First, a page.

Updated: October 20, 2020 8:14:17 am
Earlier this month, the Ministry of Home Affairs (MHA) had invited the West Bengal government, the Gorkha Territorial Administration (GTA), and the Gorkha Janmukti Morcha (GJM) for a tripartite meeting to “discuss issues related to Gorkhaland” in Delhi on October 7.
With the Mamata Banerjee-led government expressing its displeasure over the mention of “Gorkhaland” as the subject of the meeting, the Centre then revised the earlier notification and stated that the agenda has been changed from “issues related to Gorkhaland” to “issues related to Gorkhaland Territorial Administration” (GTA).
However, the question remains: Why did the Centre suddenly decide to hold a meeting on the issue when the West Bengal government always maintained that it is not in favour of the separate statehood demand?
A brief background of the case
The separate state of Gorkhaland has been a longstanding demand of Gorkhas living in the Darjeeling hills. GTA is the local autonomous body in the Darjeeling hills, which is headed by the Binoy Tamang-led faction of the GJM that supports the TMC. The other GJM faction led by Bimal Gurung supports the BJP. Gurung had signed the GTA accord on behalf of the undivided GJM in July 2011.
In 2017, Gurung had orchestrated a 104-day shutdown in the Darjeeling hills demanding separate statehood. However, he is on the run ever since he was charged by the state under the Unlawful Activities (Prevention) Act (UAPA), 1967.
How did the matter come to fore recently?
On September 19, the BJP MP from Darjeeling, Raju Bista, raised the Gorkhaland matter during the monsoon session of Parliament and said, “I requested the Union government to expedite the process of ascertaining Permanent Political Solution to fulfil the long pending demand of the people from Darjeeling hills, Terai and Dooars region. I requested Parliament to take cognisance of the fact that the demand for Gorkhaland state is a long-pending demand of the people from Darjeeling Hills, Terai, and Dooars.”
What was the promise BJP made in its election manifesto?
In the 2019 Sankalp Patra (election manifesto), the BJP had said, “We will recognise the 11 left out Indian Gorkha sub-tribes as Schedule Tribes. We are also committed to implementing reservation in the legislative assembly of Sikkim for Limboo and Tamang tribes. We are committed to working towards finding a permanent political solution to the issue of Darjeeling Hills, Siliguri Terai and Dooars region.”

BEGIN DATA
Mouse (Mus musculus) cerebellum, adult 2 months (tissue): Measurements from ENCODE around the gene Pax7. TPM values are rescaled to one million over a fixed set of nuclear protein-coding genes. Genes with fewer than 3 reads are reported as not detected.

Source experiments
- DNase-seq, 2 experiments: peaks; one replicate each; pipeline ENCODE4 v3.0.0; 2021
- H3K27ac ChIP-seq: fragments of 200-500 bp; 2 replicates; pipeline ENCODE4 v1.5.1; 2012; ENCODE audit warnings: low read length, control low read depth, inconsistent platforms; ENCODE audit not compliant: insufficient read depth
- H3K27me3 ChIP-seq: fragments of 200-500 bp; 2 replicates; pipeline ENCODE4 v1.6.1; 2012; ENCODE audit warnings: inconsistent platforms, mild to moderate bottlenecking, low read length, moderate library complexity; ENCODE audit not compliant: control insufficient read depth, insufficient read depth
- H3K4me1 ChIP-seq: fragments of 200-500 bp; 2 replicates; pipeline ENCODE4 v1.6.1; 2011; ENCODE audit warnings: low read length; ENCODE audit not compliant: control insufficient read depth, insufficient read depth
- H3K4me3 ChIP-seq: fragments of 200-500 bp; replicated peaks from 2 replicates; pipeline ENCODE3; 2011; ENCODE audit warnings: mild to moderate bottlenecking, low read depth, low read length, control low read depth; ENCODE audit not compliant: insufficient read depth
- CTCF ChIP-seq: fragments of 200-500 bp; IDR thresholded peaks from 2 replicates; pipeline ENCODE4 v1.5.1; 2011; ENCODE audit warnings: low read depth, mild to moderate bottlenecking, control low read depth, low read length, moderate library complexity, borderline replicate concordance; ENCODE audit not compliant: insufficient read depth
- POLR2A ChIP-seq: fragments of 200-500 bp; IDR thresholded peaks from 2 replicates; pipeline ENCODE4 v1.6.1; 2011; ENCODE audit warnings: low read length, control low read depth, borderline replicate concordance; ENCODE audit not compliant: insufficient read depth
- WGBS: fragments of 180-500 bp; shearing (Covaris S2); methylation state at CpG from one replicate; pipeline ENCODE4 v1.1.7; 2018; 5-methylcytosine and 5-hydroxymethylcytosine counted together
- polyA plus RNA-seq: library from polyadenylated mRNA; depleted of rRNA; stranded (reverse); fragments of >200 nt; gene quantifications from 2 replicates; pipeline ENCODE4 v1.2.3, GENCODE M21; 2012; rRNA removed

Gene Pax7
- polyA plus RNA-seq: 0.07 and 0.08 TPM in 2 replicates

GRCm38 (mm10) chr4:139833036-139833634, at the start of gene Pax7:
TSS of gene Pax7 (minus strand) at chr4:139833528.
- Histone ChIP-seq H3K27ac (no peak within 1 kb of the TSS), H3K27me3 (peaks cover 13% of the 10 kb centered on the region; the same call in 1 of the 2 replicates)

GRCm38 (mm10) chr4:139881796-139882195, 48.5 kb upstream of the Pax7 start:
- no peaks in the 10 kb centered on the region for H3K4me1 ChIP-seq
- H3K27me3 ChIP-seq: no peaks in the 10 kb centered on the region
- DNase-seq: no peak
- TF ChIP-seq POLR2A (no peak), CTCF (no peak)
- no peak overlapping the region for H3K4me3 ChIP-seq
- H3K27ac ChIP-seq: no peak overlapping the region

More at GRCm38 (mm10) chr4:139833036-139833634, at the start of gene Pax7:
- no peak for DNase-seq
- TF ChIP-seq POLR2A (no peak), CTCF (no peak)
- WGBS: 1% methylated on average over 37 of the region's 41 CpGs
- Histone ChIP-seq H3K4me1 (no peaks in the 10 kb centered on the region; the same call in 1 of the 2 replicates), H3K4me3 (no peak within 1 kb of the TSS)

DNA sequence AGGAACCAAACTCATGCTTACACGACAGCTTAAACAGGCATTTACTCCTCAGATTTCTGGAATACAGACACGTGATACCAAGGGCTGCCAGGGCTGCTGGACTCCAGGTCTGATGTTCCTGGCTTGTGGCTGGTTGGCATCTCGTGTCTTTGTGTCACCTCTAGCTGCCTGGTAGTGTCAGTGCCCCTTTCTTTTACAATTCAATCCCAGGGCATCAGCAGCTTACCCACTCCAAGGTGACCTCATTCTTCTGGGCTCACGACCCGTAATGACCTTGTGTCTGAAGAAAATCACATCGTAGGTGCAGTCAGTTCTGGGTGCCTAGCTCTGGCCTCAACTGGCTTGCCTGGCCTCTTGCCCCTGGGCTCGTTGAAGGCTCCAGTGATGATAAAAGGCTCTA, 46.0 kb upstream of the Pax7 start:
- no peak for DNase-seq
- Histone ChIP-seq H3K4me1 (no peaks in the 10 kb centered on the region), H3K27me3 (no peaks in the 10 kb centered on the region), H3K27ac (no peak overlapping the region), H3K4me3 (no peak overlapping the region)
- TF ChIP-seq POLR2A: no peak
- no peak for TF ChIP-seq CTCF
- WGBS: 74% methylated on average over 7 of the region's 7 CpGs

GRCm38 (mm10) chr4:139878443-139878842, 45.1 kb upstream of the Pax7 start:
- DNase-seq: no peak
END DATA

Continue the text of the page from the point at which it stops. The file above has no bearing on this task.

The same promise was made by the BJP in its 2014 and 2009 election manifestos.
Despite winning the Darjeeling Parliamentary seat successively since 2009, the BJP has not been able to address the half-a-century old issue. However, the issue of Gorkhaland always resurfaces during the time of elections and is pushed under the carpet once polls are over. The longstanding demand of the Gorkhas, on the other hand, remains unfulfilled.
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So, what exactly are the challenges before BJP?
The BJP emerged as the principal opposition party in West Bengal after 2019 Lok Sabha polls, winning 18 out of 42 Lok Sabha seats. However, the party’s chances of securing the majority number of seats in Bengal are slim if it continues supporting the Gorkhaland demand. Dilip Ghosh, the state BJP chief, had earlier said that they do not believe in the idea of a separate state of Gorkhaland.
With the state gearing up for the Assembly polls in eight months’ time, the BJP-led central government is once again making attempts to tap on the sentiments of the Gorkhas by convening a meeting on the Gorkhaland issue. However, the sudden change in the subject of the tripartite meeting also exposed the indecisiveness of the central government in handling the issue. The bid to win over the people in North Bengal hills poses the risk of falling out with the people of rest of Bengal. Under the present circumstances, it remains to be seen what stance the BJP takes to address the issue without jeopardising its poll prospects in Bengal.
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